Fibaro Flood Sensor (review)

I have always believed in the premise that if you invest in something you should look after it. In this particular case, I’m referring to our house in general and our floors in particular. With that in mind, I was able to muster up the cash to do just that recently. I have a condensation pump that should last about 5 years, but I don’t want a nasty surprise, if and when it decides to ‘die’ on us, so I bought this flood sensor to tell me when it does ‘die’ before it ruins our flooring.  

My first impression on getting the package was “this is a little weird”. I’m not talking about the packaging itself, but the size of the sensor inside, which is quite small. The packaging looks professional and sleek, and the instruction manuals were aplenty – Three in total. Coming back to the sensor – it really is small, but I didn’t expect it or need it to be a specific size. I just assumed it would be larger. You usually have a rough impression of how big or small something is, based on what you see online. That all aside, the overall first impression was was a good one. 

As for the setup, that went pretty smoothly, as I’ve generally come to expect with HomeKit installations. It comes with a custom-sized, ‘half-A4’ battery (CR123A) with a protective piece of paper to make sure the contact doesn’t touch the battery until you’re ready to use the device. Pull that and put the battery back in and you are off and running to the app stage. 

Once the device is powered on, download the Fibaro app from the App Store, as per the included instructions. You will then need to add the device itself, through the app  with the provided code on the back of the main instruction manual. The app will show ‘new home (or join one)’, so assuming you’ve already created a ‘home’ in the Home app, you would select that one. It’s important to note at this point, that as this is a Bluetooth device, you will need to keep your phone near to the accessory for the purposes of pairing (and make sure Bluetooth is active on your phone). The app will ask permission to pair up to your home while scanning the code. Once that’s finished, it sees any other installed accessories as standard with any HomeKit type app. Once the Fibaro Flood Sensor has been successfully added, it will also appear in your Home app as two devices or ’tiles’; The flood sensor also contains a temperature sensor.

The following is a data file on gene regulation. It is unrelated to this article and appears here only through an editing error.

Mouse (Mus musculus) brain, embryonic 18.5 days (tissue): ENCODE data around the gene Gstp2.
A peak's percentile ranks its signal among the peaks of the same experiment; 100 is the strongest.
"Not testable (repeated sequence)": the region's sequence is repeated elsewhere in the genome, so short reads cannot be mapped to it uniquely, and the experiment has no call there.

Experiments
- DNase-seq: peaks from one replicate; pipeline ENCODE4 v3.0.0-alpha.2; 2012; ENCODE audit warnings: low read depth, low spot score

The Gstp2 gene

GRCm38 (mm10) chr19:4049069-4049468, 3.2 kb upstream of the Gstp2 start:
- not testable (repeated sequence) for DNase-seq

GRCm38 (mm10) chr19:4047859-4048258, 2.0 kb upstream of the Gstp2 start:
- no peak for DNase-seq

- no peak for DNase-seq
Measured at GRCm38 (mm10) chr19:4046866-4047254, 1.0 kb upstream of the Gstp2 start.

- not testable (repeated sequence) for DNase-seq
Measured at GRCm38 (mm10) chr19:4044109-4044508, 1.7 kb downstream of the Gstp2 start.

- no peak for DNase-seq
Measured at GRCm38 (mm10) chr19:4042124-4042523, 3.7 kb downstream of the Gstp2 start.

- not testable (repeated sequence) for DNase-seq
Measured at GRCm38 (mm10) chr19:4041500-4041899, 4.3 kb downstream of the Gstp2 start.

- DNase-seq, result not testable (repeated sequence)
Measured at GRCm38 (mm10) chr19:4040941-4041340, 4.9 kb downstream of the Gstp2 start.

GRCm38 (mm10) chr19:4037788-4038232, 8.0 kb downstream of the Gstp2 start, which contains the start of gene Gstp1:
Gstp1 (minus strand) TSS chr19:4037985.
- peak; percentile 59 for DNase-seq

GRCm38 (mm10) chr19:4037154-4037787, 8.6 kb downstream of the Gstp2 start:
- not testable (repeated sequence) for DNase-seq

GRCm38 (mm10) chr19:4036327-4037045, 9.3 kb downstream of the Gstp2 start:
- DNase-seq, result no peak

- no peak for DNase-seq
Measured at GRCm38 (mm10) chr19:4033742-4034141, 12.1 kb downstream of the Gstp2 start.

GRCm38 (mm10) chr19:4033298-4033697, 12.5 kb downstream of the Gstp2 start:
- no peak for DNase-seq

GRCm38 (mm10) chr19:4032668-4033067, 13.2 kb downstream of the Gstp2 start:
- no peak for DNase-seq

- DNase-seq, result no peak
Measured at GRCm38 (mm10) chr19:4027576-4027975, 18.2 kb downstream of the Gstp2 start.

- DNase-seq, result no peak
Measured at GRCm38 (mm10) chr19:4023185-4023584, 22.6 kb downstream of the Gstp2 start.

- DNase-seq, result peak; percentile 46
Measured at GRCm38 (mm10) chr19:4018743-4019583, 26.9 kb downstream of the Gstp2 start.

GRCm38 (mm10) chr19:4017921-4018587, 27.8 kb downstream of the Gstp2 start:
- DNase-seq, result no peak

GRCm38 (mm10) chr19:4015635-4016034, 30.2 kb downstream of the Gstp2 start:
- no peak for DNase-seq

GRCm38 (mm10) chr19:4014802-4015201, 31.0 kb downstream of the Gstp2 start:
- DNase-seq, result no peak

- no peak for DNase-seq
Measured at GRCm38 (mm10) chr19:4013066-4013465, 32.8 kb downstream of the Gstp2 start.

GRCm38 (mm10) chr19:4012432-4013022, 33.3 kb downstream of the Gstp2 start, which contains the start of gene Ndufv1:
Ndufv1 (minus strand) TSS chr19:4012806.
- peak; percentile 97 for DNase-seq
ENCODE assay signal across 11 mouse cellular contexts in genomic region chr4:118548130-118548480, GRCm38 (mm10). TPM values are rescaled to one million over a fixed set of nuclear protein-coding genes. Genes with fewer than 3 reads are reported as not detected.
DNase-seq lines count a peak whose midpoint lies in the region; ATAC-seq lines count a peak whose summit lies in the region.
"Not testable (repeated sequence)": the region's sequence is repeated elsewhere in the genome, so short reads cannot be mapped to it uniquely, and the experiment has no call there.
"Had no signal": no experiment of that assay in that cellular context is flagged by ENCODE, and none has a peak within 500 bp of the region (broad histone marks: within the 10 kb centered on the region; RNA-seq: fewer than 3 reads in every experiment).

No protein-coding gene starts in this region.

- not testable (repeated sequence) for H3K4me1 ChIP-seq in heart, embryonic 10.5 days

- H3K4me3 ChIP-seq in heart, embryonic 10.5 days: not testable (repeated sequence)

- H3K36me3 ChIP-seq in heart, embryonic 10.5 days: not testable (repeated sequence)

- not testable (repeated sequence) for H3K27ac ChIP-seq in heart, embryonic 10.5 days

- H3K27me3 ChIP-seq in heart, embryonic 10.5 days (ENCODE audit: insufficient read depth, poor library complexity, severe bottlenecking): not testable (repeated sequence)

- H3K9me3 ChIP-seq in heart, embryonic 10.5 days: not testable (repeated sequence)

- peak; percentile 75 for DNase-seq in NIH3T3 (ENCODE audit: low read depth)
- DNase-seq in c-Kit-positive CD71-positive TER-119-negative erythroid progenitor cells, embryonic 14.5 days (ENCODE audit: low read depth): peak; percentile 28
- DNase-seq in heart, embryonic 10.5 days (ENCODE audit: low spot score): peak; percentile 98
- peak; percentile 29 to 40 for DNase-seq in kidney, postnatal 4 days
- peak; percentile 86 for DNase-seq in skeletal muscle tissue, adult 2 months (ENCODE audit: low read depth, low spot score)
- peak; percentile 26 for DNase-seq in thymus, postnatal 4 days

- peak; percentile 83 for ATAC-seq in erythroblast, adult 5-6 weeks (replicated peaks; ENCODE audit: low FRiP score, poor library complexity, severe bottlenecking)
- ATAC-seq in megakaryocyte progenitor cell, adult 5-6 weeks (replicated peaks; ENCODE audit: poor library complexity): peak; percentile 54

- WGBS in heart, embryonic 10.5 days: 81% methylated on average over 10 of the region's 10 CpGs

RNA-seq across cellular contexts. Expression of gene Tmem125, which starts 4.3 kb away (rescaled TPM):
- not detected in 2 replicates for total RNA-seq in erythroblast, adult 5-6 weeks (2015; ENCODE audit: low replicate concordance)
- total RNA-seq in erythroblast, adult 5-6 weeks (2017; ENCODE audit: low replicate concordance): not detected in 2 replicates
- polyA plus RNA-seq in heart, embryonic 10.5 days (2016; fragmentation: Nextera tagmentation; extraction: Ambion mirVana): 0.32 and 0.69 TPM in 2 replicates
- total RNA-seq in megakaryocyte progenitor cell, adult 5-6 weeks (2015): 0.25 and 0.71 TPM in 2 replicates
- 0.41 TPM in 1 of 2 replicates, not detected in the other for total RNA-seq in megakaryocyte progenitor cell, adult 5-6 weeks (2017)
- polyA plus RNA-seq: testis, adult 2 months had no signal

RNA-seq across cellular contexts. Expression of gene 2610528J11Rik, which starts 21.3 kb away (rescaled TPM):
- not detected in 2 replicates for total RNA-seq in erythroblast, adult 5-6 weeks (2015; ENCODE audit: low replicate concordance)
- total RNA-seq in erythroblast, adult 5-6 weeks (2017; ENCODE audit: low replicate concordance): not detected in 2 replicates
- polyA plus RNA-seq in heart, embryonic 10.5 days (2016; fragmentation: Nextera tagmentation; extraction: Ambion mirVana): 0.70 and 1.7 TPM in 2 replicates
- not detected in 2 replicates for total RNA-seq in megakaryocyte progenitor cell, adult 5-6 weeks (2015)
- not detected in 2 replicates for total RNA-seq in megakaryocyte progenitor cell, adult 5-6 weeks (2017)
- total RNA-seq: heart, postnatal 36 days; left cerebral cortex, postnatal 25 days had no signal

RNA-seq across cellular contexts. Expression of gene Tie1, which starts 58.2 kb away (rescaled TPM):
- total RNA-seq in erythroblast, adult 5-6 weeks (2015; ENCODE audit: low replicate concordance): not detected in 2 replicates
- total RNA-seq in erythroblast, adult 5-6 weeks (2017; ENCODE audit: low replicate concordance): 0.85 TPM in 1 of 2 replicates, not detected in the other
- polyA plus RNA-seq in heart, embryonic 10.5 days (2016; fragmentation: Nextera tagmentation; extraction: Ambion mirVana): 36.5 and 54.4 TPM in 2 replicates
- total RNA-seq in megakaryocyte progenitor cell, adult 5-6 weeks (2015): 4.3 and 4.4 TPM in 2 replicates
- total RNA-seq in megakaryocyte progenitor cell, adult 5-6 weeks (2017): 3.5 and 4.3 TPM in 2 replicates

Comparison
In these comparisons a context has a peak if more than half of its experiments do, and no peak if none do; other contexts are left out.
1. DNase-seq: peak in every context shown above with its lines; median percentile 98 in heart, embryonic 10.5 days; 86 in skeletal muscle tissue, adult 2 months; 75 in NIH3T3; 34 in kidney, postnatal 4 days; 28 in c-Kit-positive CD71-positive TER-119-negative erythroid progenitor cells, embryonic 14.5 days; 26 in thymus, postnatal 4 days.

In day-to-day behavior, the sensor works in two ways; it essentially measures temperature and is armed to detect water/moisture. As for the temperature sensor, I can’t speak to the accuracy of it currently, because it’s in a different place to my main thermostat. However, in terms of the water sensor, it works very well and sends the information to your iOS/OSX devices quickly. I wanted to go ahead and test it, as well as give myself an idea of what it looked like in HomeKit. It provides great immediate intel on any water that is sensed (via an iOS notification). There is another, less obvious sensor onboard, which is a ‘tamper’ sensor. This will detect when the device has been moved or ‘tampered with’, and send you a notification. This sensor would seem to be not part of the HomeKit makeup of the device, as it doesn’t appear as a separate tile in the Home app.

In terms of my final thoughts… uh, can I get back to you in 4 years?  As there are two versions of this device – one for Zigbee setups, and one for HomeKit, It’s a little expensive – the Zigbee version is a lot cheaper. However, in truth, it’s a small price to pay to protect my floors.


Kevin Patenaude

Reviewer - Tech geek and lover of authentic Ramen, based in Midwest USA